Cool the foolish rhetorical wildfires

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Warren KinsellaNo one knows what caused the Fort McMurray fire. But that hasn’t stopped too many people – on both sides of the ideological divide – from assigning blame. From pointing fingers, and recklessly accusing others.

It’s happened on the ideological left and on the right.

Early on, former NDP candidate Tom Moffatt posted this on Twitter: “Karmic #climatechange fire burns CDN oilsands city.” He added “FeelTheBern” as a hashtag. What made Moffatt’s idiocy even more appalling was this: He is an Albertan. He should know better.

There were others. “Burn, tar sands, burn!” wrote Edouard Dugas, in Quebec. Dugas describes himself as a separatist and a capitalist. He later allowed that he wanted the “tar sands” to burn – not the actual people who work there.

Another one, on Facebook: “I hope everyone gets the irony of a massive fire in the heart of big oil country.” That came from Jim Ray in Guelph, who described himself as an “on-shore Volunteer at Sea Shepherd Conservation Society.” Also on Facebook, Carolyn Jean Bernard, in Cape Breton, wrote that it was “karma” for “those satanic oil fields.” She later deleted her comments and apologized.

U.S. news and opinion web site Slate tweeted this: “Wildfire is devastating a Canadian city, now. This is climate change.”

And then, of course, there were the comments of Green Party leader Elizabeth May. On Wednesday, May was asked by reporters if the fire was linked to global warming. “Of course,” she said. “It’s due to global emissions.”

Of course. When a hellfire of criticism started to (appropriately) rain down on her, May hurriedly reversed herself. She claimed she hadn’t been attempting to link the Fort McMurray wildfire to climate change – although everyone knew that is precisely what she had done. “No credible climate scientist would make this claim, and neither do I make this claim,” May said, in a written statement.

The Left weren’t alone in their rank stupidity. Some on the right side of the spectrum were just as stupid.

Their targets, for the most part, were Prime Minister Justin Trudeau and Alberta Premier Rachel Notley. Trudeau and Notley’s sin: one was a Liberal, the other a New Democrat. Ipso facto, Trudeau and Notley were the arsonists.

To its credit, the conservative web site The Rebel had decided to raise money for the victims of the Fort McMurray. Unfortunately, the rebels also declared that Notley has “money for everything else, for everyone else – but not for firefighters.” Trudeau, meanwhile, was apparently no better: Syrian refugees, the rebels sniffed, are “a higher Liberal priority than Fort McMurray.”

One commenter on the far-right Small Dead Animals blog wrote that, after the fire, “The Fort McMurray Somali murderers and drug dealers will get a chance to repopulate around the country for a while.”  He went on: “If Fort McMurray was a Lebanese/Syrian port city [Trudeau’s Liberals] would have sent a warship at no cost to the foreign ‘victims’.”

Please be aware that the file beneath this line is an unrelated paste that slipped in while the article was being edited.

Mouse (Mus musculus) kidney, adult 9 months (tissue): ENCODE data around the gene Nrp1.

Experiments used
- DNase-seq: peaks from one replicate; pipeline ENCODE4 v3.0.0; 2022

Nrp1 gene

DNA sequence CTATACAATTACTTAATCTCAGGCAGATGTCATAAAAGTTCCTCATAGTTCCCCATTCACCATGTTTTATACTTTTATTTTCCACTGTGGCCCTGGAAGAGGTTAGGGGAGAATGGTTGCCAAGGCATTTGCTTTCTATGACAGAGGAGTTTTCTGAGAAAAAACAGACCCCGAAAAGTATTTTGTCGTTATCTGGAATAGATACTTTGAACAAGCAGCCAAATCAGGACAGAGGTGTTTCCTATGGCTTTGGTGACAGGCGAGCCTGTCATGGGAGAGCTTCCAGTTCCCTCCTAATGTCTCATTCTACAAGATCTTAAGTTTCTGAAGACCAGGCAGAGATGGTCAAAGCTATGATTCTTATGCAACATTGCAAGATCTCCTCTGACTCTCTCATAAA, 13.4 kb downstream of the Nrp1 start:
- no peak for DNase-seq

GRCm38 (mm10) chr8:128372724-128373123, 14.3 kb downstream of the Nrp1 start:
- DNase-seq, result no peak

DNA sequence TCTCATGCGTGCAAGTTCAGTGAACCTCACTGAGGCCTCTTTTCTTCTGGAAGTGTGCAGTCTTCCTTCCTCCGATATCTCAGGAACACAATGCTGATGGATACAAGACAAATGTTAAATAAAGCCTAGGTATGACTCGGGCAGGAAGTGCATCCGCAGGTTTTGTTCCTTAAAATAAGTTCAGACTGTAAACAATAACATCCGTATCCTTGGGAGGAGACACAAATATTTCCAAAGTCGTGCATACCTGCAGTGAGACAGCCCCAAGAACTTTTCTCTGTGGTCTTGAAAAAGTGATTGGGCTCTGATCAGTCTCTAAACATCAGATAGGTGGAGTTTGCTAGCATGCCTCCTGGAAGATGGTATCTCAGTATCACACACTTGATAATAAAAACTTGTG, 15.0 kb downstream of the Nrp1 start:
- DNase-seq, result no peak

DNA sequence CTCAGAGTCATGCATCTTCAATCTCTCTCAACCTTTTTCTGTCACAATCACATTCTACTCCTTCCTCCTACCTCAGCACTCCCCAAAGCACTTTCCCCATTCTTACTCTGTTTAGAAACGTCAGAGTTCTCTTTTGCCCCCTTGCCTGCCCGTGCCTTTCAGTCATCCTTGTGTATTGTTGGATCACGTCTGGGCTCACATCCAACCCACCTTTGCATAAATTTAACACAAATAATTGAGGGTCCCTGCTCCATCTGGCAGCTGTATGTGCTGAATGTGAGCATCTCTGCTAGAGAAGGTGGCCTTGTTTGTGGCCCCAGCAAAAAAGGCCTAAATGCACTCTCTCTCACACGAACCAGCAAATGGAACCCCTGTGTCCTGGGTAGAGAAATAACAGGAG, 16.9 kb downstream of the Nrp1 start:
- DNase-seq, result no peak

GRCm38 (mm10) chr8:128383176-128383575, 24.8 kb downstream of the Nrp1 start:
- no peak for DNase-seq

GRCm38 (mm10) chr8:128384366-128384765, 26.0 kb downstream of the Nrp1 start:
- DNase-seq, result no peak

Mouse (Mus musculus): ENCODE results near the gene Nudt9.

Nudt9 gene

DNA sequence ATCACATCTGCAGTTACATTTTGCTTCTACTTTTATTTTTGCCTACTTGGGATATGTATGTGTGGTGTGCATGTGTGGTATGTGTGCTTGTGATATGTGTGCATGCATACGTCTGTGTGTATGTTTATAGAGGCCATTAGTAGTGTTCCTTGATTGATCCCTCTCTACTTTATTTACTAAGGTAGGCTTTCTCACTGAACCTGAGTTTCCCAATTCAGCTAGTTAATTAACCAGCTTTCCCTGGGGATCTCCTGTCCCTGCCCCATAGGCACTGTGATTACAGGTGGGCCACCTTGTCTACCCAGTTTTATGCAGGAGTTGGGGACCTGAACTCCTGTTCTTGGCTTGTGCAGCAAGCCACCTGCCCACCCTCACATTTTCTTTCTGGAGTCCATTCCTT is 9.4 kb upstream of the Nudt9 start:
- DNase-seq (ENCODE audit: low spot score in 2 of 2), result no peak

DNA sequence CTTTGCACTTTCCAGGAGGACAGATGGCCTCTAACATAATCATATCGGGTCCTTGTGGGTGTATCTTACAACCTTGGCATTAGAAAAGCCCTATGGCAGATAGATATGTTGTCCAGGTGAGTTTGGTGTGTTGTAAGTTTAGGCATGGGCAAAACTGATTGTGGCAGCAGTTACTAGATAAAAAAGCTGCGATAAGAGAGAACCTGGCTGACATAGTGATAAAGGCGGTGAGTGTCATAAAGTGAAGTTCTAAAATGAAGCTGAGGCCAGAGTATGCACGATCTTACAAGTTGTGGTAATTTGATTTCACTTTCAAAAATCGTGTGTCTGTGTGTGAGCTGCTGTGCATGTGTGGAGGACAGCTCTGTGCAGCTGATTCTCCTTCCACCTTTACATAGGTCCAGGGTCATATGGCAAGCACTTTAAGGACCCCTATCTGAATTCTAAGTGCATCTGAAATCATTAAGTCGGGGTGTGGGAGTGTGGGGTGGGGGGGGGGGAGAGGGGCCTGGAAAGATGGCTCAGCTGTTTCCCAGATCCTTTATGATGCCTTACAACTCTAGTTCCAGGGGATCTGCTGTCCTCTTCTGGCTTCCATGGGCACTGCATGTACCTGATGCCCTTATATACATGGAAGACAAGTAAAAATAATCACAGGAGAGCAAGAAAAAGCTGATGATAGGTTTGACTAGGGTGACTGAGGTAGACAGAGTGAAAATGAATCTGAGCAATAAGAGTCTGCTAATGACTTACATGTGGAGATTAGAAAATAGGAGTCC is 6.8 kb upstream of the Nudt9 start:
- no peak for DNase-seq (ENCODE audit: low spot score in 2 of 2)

Over on Twitter, biochemistry student Sean Krys expressed support for Fort McMurray, then added that “Notley is a bitch.” There was a lot more of that, and worse.

Whenever something terrible happens, there will be those who will plumb for votes in the depths of someone else’s misery. Fort McMurray – via the echo chamber of social media – is simply the latest manifestation of that illness.

What to say, then? To me, the most appropriate response came from Prime Minister Justin Trudeau. Asked about Elizabeth May’s appalling statement, Trudeau was clear.

“There have always been fires. There have always been floods. Pointing at any one incident and saying: ‘This is because of that,’ is neither helpful, nor entirely accurate. We need to separate a pattern over time from any one event. What we are focused on right now on is giving the people of Fort McMurray and the rest of Alberta the kind of support that they need right now and in the months and indeed the years to come.”

See? That’s how a prime minister speaks. It is how any decent person would speak, in fact.

This May, things are hot enough as it is. We don’t need more fires set, rhetorical or otherwise.

Warren Kinsella is a Canadian journalist, political adviser and commentator. 

© Troy Media

rhetorial wildfires

The views, opinions and positions expressed by columnists and contributors are the author’s alone. They do not inherently or expressly reflect the views, opinions and/or positions of our publication.

By Warren Kinsella

Warren Kinsella is a Canadian journalist, political adviser and commentator.

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